Engineer and cartoonist Rube Goldberg was renowned for illustrating overly-complex machines that were designed exclusively for simple household tasks.
Now, his granddaughter Jennifer George is inviting architects and engineers of all ages to make their own Rube Goldberg Machine while they are at home in quarantine.
Although participants in this year’s Rube Goldberg Machine Contest were originally supposed to design a machine that turned on a light switch, the novel coronavirus outbreaks inspired George to task participants with building a machine that drops a bar of soap into someone’s hand in just 10 to 20 steps.
“It just seemed like the right task,” George told CBC. “Everyone has got a bar of soap somewhere in their house. And Rube Goldberg machines are made from everyday objects. So you don’t have to go shopping. You don’t have to buy anything.
“You just have to figure out a fun, sort of interesting way to [take] something you’ve looked at for years, turn it upside down and see if it has inherent kinetic properties. And hopefully it does.”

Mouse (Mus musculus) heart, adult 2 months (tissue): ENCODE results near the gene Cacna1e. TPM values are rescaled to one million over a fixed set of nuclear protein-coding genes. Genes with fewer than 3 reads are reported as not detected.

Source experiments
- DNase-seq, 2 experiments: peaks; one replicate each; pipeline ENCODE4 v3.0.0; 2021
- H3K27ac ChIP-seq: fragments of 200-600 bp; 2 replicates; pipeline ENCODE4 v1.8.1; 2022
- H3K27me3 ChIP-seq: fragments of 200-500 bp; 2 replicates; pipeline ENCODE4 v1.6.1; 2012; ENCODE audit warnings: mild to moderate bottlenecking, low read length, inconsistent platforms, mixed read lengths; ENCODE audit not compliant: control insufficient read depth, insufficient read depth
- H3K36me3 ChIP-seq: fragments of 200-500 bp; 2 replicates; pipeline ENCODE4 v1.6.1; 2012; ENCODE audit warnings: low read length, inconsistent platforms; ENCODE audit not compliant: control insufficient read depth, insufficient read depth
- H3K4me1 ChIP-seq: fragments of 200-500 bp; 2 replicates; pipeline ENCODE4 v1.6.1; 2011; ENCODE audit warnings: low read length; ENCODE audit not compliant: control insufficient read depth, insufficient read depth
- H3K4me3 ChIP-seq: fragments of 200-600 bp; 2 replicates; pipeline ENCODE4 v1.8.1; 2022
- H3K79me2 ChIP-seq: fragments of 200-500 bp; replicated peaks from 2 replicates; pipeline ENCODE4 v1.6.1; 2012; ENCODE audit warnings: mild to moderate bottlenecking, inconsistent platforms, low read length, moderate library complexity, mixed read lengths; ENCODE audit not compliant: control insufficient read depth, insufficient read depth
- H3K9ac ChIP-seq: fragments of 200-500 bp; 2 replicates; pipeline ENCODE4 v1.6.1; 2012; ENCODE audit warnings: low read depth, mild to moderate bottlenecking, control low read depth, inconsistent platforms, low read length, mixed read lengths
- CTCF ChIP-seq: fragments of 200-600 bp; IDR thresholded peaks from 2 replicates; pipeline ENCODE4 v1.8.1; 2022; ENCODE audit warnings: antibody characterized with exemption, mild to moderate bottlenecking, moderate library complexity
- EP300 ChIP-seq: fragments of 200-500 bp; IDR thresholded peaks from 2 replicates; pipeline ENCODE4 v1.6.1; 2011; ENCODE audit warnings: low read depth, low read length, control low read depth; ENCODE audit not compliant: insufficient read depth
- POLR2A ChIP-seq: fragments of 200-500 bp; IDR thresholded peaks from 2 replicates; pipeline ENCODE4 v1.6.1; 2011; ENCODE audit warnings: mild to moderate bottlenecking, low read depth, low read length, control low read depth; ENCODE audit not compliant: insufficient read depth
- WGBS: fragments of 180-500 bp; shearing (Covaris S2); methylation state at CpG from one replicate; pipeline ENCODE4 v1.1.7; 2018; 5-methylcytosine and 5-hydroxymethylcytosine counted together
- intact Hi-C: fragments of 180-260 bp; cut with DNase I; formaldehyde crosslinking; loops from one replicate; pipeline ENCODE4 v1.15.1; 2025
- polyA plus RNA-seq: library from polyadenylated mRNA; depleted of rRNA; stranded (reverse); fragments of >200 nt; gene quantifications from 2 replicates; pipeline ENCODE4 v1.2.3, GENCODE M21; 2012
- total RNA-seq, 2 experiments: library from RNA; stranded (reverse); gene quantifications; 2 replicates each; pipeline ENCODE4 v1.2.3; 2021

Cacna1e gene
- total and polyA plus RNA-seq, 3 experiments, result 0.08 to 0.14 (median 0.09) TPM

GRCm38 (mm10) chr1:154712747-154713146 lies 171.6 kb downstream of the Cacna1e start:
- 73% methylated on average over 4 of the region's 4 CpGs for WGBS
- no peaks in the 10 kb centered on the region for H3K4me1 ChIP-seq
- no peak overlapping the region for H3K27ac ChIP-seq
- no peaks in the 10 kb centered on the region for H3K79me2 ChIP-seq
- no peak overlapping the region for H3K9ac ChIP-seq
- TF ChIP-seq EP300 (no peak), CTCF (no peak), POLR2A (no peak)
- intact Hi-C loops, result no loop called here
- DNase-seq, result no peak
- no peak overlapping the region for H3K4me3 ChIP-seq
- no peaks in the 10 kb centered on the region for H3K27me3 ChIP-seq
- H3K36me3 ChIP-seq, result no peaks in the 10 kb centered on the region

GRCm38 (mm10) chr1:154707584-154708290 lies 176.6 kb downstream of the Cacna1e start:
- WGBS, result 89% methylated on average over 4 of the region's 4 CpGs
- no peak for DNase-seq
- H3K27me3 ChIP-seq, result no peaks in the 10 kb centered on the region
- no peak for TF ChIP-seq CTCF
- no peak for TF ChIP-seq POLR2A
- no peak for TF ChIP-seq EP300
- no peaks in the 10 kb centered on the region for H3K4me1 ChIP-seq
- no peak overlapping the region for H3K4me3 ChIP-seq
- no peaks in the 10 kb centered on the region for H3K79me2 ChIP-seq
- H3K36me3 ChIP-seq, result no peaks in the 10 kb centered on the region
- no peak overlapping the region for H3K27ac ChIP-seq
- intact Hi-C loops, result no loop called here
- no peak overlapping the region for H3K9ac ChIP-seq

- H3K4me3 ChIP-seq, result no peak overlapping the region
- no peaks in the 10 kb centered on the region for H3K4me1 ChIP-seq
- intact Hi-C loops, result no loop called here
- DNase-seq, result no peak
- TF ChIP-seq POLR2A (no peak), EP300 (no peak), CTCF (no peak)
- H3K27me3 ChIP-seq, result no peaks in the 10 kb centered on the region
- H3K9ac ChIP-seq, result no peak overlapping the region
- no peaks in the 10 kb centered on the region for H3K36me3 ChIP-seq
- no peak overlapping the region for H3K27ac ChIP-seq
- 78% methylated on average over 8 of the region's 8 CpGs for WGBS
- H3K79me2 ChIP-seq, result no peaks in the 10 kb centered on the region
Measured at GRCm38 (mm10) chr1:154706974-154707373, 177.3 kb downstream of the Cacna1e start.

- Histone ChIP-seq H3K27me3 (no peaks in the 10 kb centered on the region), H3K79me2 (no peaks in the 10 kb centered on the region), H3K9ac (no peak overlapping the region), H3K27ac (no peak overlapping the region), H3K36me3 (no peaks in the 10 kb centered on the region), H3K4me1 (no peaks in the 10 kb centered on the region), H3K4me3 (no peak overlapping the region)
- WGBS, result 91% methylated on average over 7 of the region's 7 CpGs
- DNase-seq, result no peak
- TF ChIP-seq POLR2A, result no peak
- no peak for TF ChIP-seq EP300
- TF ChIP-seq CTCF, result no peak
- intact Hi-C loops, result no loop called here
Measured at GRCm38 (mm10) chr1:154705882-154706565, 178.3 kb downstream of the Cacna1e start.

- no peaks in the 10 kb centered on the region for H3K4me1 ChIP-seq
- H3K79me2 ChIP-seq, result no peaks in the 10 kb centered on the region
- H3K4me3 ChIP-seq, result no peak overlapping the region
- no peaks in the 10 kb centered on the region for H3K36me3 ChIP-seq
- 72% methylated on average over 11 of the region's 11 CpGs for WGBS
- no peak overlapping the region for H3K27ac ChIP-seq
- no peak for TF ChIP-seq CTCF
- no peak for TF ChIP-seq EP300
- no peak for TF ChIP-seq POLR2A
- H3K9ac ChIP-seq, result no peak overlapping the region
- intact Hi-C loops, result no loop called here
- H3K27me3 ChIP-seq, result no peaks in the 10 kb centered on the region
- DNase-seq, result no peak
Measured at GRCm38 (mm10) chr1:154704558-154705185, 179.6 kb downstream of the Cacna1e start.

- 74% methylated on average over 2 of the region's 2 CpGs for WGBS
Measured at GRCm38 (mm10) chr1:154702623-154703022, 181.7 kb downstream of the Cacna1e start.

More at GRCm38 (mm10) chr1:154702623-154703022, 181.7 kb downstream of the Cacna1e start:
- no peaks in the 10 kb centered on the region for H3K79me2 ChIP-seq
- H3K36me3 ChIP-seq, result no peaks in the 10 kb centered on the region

The annual contest, which is free and open to all ages, requires participants to take a continuous video of their machine in action. Once the video is uploaded to YouTube, participants can send the links to the Rube Goldberg website.
The contest will be open to international submissions until May 31st, after which three machine designs will be selected as the winners in mid-June. In addition to the winners being featured as the star engineers of the contest on the Rube Goldberg website, they will also receive a free swag bag from the organization.
(WATCH the contest introduction video below)
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